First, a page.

Summary of the Kite Runner
Kites play a large role in the book The Kite Runner and in the Afghanistan Relief Organization. Kites are similar to people and symbolize being uplifted and emerging from our problems. In the book The Kite Runner by Khaled Hosseini, this is reflected at the end of the story where Sohrab lifts Amir from his sins. The end applies to the statement given by the Afghanistan Relief Organization and how they’re both connected.
A more personal plot, arising from Amir’s close friendship with Hassan, the son of his father’s servant, turns out to be the thread that ties the book together. The fragility of this relationship, symbolized by the kites the boys fly together, is tested as they watch their old way of life disappear. Amir is served breakfast every morning by Hassan; then he is driven to school in the gleaming family Mustang while his friend stays home to clean the house. Yet Hassan bears Amir no resentment and is, in fact, a loyal companion to the lonely boy, whose mother is dead and whose father, a rich businessman, is often preoccupied. Hassan protects the sensitive Amir from sadistic neighborhood bullies; in turn, Amir fascinates Hassan by reading him heroic Afghan folk tales. Then, during a kite-flying tournament that should be the triumph of Amir’s young life, Hassan is brutalized by some upper-class teenagers. Amir’s failure to defend his friend will haunt him for the rest of his life. Hosseini’s depiction of pre-revolutionary Afghanistan is rich in warmth and humor but also tense with the friction between the nation’s different ethnic groups. Amir’s father, or Baba, personifies all that is reckless, courageous and arrogant in his dominant Pashtun tribe. He loves nothing better than watching the Afghan national pastime, buzkashi, in which galloping horsemen bloody one another as they compete to spear the carcass of a goat. Yet he is generous and tolerant enough to respect his son’s artistic yearnings and to treat the lowly Hassan with great kindness, even arranging for an operation to mend the child’s harelip.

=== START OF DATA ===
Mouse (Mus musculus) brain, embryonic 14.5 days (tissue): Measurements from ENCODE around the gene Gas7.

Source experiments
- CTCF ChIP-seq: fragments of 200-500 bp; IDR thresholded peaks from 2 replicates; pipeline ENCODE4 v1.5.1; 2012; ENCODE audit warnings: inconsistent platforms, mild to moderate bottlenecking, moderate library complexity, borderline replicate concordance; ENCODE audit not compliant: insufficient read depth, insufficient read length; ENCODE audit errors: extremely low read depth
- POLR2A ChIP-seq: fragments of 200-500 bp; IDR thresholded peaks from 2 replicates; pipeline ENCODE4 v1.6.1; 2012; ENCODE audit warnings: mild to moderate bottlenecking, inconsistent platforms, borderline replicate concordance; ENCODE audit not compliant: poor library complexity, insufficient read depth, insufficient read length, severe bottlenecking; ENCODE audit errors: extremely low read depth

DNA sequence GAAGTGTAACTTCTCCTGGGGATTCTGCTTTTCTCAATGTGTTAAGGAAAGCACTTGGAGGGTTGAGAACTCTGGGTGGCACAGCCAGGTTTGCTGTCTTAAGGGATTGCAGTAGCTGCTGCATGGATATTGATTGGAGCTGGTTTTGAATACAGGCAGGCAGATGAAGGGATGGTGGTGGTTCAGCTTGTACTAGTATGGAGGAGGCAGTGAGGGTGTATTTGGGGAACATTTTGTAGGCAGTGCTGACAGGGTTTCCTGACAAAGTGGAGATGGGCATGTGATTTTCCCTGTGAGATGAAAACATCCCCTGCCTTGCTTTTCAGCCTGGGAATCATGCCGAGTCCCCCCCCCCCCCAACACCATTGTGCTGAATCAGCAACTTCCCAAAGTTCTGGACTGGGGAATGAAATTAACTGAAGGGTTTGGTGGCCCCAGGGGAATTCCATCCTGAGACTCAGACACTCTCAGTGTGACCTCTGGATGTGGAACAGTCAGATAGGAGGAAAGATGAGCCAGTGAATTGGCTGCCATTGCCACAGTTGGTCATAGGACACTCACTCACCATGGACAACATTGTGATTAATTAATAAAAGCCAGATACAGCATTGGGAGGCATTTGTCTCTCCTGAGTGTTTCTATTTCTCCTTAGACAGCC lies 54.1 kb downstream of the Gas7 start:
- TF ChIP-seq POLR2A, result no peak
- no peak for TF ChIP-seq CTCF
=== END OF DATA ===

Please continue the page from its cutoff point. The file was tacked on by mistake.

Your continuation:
The first incidence occurs when he finds Assef raping Hassan in the alley. Even though Hassan had stood for Amir in the past, Amir does not help him from his predicament or report the issue to Ali for he would help Hassan! Amir is sinning by betraying his close friend. During his thirteen birthday celebrations, Amir betrays Hassan once again by plotting to bring him out as a thief. Again, sin abounds. As the story unfold, it becomes clear that everyone is almost guilty of sin and he or she needs redemption. Assef is a sinner for he rapes Hassan. Amir learns later in the story how Baba, his father sinned. After Rahim Khan discloses Baba’s secret to Amir, he realizes that everyone is sinful and the reason why Baba was tough on is that he was guilty of his sin.
Then with Amir’s guilt he could not bare Hassan but if he had just taken the beating back then the friendship would never have been broken and Amir and Hassan might still have been friends.
Hosseini, Khaled. “The Kite Runner.” New York: The Berkeley Publishing Group, 2003.